Wednesday, 30 May 2012
Crimefest - Fairy wings, Seagulls and George Clooney
It's always a sign of a good conference when I come home and sleep for ten hours. This year's Crimefest, in Bristol, was no exception. What began as an overseas excursion for the American crime convention, West Coast Crime, has matured into an event with it's own international personality, thanks to the organising of Adrian, Myles and Donna and the hard work of their team of helpers.
This year was special for me - my first as a published author. I got quite emotional, seeing copies of Never Coming Home on the book stall, alongside novels from the likes of Leigh Russell and Andrew Taylor.
And there I was too, in the programme, with my own speaking slot - twenty minutes as one of the 'Author Spotlights' That particular strand is one of my favourites - authors giving their party pieces - which this year included Caro Ramsay on forensics, Meg Gardiner on getting into trouble while researching thrillers and Matt Hilton demonstrating unarmed combat.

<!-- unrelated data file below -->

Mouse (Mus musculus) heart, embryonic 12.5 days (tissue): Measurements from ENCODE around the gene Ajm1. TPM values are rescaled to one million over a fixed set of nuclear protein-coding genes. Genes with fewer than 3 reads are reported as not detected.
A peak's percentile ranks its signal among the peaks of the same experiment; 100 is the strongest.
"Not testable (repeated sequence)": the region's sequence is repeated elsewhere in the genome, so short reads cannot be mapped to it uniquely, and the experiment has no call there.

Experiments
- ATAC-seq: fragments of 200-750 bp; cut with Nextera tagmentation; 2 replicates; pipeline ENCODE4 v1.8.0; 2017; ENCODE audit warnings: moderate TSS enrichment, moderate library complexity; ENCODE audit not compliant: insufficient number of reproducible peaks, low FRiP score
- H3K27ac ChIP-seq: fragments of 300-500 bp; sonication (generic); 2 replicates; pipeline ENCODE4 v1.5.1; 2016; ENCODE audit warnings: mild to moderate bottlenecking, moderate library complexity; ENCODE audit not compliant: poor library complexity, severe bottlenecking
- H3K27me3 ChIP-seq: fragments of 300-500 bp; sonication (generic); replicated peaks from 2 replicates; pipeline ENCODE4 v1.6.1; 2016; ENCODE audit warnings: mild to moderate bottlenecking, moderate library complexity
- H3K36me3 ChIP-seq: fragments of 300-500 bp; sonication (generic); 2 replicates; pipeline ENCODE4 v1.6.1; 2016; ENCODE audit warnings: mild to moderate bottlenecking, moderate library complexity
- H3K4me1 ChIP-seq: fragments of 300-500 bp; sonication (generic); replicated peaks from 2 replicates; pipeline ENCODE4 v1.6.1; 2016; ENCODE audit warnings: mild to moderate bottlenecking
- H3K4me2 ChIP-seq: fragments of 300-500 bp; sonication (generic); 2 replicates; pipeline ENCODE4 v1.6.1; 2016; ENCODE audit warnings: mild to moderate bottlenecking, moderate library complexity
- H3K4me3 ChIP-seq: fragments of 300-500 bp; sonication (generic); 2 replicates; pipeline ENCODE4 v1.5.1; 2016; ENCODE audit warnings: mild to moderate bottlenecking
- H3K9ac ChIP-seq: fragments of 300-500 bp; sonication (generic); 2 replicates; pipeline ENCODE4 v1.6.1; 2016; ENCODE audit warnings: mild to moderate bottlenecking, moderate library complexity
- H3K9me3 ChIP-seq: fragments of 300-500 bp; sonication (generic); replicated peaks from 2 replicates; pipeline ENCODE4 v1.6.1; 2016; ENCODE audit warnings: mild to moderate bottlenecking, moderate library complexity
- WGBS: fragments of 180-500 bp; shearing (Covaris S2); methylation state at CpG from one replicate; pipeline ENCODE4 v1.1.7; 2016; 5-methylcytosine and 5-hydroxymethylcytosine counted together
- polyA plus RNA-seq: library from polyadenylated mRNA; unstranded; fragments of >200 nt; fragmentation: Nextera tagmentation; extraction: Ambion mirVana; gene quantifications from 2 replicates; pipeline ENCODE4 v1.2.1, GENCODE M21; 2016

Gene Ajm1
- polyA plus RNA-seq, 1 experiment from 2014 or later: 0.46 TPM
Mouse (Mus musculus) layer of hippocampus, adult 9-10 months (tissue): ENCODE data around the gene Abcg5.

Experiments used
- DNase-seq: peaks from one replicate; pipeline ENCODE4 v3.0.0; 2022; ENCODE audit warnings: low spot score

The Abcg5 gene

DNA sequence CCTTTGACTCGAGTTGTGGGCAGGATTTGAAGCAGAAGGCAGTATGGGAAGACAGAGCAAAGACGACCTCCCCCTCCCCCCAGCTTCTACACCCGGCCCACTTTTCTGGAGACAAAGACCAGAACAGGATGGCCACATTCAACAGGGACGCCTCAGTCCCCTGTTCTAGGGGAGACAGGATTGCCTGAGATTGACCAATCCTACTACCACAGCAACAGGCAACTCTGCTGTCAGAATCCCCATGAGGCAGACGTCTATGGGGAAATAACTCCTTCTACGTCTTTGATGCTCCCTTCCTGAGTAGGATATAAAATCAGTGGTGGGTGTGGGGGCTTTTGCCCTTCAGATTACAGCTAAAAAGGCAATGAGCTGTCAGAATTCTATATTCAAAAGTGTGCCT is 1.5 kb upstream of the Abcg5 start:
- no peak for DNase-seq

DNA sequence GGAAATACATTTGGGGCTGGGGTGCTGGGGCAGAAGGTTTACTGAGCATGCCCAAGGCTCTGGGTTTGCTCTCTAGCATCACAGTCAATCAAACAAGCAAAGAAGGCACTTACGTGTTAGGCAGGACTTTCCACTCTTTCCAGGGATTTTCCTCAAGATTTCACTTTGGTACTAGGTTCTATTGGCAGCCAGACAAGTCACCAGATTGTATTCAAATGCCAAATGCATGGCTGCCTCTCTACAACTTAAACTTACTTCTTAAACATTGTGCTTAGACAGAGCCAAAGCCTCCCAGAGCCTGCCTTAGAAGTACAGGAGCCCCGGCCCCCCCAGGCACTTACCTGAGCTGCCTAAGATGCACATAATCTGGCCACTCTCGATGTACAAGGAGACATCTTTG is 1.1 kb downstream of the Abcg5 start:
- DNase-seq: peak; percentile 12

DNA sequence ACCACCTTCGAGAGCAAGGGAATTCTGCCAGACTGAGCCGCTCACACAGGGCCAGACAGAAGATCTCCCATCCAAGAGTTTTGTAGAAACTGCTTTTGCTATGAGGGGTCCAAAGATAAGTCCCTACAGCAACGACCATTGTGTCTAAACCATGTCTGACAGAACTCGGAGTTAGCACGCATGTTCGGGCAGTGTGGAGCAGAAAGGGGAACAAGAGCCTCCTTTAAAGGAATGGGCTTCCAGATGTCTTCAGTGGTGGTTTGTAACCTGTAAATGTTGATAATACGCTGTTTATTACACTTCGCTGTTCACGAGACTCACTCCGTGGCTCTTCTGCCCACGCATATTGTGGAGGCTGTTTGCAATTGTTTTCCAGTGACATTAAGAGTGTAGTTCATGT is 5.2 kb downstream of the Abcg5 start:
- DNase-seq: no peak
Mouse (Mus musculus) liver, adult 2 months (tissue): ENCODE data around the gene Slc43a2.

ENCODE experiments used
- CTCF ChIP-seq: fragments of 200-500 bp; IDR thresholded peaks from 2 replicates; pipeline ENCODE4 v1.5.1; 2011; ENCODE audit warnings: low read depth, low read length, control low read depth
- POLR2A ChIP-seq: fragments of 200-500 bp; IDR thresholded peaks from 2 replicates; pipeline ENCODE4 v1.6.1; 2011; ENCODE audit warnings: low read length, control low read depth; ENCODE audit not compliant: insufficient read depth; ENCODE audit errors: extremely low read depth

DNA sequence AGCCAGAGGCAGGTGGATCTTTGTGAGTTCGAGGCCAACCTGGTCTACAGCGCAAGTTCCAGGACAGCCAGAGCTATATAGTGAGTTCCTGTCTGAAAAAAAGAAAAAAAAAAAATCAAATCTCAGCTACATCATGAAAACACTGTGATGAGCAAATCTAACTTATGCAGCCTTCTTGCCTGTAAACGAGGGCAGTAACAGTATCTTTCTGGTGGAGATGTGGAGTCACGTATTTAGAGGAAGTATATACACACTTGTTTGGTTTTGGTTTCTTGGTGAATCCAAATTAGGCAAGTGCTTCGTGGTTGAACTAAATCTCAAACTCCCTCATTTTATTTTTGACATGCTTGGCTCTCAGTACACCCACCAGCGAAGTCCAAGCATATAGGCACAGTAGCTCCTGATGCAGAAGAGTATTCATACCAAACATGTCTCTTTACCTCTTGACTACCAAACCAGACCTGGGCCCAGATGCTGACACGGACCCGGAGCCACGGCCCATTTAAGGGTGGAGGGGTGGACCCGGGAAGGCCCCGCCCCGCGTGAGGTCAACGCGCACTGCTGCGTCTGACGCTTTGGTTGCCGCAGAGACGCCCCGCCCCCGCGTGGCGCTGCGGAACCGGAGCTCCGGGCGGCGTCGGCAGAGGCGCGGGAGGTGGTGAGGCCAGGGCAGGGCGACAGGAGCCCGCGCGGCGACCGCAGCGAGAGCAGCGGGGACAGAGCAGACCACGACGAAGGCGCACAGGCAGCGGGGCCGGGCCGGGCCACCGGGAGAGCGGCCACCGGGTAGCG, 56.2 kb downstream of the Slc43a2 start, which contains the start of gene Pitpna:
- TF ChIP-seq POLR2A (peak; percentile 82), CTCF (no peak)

And me. Talking about mixing crime and romance. I'm unusual in being a member of the Romantic Novelists' Association and the Crime Writers Association, writing romantic suspense. I had a lively audience, and we enjoyed trying to decide why it is not as prevalent a genre in the UK as it is in the US. No definitive conclusions, but some interesting discussion. And yes, the story of my trip to a romance convention in Pittsburgh was part of it, which involved me transporting a set of fairy wings across the Atlantic, and the fun I had wearing them.
The 'weekend' (Thursday to Sunday) was packed with panels, receptions, quizzes, the gala dinner - the only meal in sight. Most days you don't even get an official lunch break. Awards were given out and prizes won. I met and talked to a lot of interesting people, which is part of what makes the conference so enjoyable. In the sunshine, the bar terrace was packed. Several of the delegates had a close and messy encounter with a seagull, including Lee Child, who was very funny when talking about it afterwards, and about his brushes with Hollywood - taking telephone calls with George Clooney while on his local commuter train. Will there ever be a chance of me talking to Johnny Depp on the train from Barry Island to Caerphilly? P D James spoke about her excursion into Jane Austen territory with Death Comes to Pemberly. An all female panel, meant to be exploring psychological thrillers, descended into laughter and a discussion on bed linen, and still managed to delve into a lot of creepy stuff.
I had a really good time.